From Drain To Drink


Several years ago, questions arose on campus about lead levels being higher than the standard allowances. After several rounds of testing by UM facilities engineers, tests proved that water quality in every building on campus is safe for drinking. Researchers discovered that lead levels would show higher counts when the water had been stagnant in the pipes for an extended period of time. For example, over the summer the dorms are rarely occupied, therefore allowing the water to sit in the pipes for quite some time. During the school year, dorm drinking fountains and faucets are frequently used, preventing the water from gaining lead buildup. So drink up, because most buildings on campus are visited every day by students and staff who keep the water flowing, fresh and clean.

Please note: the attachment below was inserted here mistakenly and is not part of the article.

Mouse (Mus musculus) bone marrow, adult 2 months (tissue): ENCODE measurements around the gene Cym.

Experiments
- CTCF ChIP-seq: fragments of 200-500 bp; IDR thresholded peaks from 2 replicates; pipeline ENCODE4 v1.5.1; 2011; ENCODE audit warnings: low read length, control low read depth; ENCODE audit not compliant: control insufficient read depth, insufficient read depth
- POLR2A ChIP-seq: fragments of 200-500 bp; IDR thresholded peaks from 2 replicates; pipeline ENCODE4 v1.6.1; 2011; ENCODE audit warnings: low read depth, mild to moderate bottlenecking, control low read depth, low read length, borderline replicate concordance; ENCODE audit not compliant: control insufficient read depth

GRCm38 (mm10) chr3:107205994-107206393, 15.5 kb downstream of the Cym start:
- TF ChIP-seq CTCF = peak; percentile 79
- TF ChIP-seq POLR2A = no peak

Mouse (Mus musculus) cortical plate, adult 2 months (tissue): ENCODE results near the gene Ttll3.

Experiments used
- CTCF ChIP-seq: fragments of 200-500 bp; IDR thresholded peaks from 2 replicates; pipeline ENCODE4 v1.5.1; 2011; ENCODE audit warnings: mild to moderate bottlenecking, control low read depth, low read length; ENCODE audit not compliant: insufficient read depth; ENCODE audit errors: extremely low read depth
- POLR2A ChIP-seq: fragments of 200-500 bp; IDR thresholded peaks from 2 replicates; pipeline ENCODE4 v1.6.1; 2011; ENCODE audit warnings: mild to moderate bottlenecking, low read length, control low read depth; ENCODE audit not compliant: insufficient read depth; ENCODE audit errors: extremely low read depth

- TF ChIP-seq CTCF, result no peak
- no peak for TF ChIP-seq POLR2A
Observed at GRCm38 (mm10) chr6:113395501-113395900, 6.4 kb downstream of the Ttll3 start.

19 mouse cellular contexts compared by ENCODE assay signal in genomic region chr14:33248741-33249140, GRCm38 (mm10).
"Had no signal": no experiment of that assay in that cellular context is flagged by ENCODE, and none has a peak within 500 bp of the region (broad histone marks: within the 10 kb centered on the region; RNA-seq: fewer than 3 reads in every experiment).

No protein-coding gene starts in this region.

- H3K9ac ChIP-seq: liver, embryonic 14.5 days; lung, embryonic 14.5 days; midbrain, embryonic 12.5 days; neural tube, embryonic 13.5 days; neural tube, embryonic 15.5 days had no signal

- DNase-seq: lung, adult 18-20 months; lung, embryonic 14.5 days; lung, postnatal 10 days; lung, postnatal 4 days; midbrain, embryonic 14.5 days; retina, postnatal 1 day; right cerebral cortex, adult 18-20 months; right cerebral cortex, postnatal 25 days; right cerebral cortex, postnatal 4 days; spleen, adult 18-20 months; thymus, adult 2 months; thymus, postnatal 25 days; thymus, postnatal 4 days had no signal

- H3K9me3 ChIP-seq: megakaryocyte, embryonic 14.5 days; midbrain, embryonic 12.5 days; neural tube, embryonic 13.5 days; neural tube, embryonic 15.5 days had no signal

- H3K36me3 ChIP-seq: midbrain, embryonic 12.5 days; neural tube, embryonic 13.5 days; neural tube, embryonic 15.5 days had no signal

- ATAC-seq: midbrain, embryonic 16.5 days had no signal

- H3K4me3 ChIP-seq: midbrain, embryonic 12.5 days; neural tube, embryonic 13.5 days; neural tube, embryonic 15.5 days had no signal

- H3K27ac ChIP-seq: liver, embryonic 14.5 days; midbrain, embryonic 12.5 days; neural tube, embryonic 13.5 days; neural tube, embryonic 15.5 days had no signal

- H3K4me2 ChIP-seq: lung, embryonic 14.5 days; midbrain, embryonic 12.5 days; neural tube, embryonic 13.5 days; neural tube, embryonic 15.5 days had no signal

If you are still concerned about lead in the water, which is most important for young children and pregnant women, let the water run for a few minutes and wait until it is cold. This will ensure that it isn't water that has been sitting in the pipes.

The University of Montana receives the same drinking water the entire city does. In fact, UM's water is required to be tested more frequently than most of the water in Missoula homes because it is a distributor.

Go here to learn more about lead in drinking water and about Drinking Water Health

Greening UM